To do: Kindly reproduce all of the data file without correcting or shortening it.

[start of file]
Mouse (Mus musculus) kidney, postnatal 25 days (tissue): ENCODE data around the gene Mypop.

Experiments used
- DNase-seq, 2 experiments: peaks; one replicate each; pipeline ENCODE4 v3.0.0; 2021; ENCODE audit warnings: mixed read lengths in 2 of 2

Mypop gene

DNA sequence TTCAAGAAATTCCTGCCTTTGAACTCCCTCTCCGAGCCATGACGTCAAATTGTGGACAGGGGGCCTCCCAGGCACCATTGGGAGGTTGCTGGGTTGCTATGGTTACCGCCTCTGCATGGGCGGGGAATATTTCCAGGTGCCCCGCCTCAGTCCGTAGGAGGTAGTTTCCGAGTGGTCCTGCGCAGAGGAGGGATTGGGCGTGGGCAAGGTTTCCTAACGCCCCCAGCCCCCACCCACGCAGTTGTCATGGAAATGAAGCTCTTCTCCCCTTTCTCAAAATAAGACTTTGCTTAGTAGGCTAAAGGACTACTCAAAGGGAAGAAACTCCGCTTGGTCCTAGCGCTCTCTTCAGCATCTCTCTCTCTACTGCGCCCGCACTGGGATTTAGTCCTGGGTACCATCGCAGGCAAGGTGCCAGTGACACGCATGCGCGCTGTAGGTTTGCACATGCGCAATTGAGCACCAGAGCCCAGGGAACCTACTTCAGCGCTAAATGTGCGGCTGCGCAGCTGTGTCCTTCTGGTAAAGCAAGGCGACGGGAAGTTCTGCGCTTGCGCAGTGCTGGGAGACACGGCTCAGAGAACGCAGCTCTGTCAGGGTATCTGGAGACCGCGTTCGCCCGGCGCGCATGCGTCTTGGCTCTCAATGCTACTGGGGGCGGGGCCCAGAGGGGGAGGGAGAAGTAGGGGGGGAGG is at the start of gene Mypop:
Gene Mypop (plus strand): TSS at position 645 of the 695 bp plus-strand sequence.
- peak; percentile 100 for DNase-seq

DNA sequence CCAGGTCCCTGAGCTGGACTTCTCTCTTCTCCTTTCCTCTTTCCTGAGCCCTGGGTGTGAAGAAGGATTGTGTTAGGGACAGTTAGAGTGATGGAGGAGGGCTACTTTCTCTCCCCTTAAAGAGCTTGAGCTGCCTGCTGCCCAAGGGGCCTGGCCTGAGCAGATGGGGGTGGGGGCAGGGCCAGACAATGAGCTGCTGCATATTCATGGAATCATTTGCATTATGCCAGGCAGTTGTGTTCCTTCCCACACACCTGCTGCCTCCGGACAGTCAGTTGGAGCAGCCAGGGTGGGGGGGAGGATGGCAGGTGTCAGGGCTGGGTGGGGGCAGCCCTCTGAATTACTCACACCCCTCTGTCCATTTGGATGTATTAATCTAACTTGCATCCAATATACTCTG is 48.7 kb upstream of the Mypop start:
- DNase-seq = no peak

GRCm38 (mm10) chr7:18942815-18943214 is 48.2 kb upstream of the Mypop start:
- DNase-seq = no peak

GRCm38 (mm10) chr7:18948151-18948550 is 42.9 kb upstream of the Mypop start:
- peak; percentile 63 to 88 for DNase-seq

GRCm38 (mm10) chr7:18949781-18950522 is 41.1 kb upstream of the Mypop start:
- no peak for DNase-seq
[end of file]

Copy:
Mouse (Mus musculus) kidney, postnatal 25 days (tissue): ENCODE data around the gene Mypop.

Experiments used
- DNase-seq, 2 experiments: peaks; one replicate each; pipeline ENCODE4 v3.0.0; 2021; ENCODE audit warnings: mixed read lengths in 2 of 2

Mypop gene

DNA sequence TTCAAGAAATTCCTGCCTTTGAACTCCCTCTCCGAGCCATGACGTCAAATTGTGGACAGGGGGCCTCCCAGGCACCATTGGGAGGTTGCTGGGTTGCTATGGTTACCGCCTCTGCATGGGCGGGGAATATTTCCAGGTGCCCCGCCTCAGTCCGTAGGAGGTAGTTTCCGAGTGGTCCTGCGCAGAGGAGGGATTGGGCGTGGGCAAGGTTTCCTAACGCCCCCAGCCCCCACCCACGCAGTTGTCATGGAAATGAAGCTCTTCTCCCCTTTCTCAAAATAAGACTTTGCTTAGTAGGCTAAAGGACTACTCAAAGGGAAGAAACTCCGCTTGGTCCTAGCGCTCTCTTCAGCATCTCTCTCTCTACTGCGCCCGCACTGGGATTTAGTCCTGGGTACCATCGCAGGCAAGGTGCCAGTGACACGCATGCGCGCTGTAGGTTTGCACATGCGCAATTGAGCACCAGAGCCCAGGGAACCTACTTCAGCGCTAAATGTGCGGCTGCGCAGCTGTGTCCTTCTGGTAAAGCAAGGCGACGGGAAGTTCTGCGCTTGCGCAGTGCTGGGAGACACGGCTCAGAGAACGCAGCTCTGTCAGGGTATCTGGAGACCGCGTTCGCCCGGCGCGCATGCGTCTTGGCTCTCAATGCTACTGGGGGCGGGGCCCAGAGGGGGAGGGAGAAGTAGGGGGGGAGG is at the start of gene Mypop:
Gene Mypop (plus strand): TSS at position 645 of the 695 bp plus-strand sequence.
- peak; percentile 100 for DNase-seq

DNA sequence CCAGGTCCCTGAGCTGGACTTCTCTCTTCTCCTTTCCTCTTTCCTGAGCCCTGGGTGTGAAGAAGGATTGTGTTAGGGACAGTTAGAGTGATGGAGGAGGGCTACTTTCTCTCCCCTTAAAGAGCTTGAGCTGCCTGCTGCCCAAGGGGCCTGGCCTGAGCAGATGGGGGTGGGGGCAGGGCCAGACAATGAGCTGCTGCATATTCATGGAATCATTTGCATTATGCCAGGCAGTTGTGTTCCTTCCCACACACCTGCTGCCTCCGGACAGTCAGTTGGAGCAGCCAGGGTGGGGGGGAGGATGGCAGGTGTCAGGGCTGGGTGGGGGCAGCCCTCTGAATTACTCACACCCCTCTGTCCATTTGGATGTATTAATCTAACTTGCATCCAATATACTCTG is 48.7 kb upstream of the Mypop start:
- DNase-seq = no peak

GRCm38 (mm10) chr7:18942815-18943214 is 48.2 kb upstream of the Mypop start:
- DNase-seq = no peak

GRCm38 (mm10) chr7:18948151-18948550 is 42.9 kb upstream of the Mypop start:
- peak; percentile 63 to 88 for DNase-seq

GRCm38 (mm10) chr7:18949781-18950522 is 41.1 kb upstream of the Mypop start:
- no peak for DNase-seq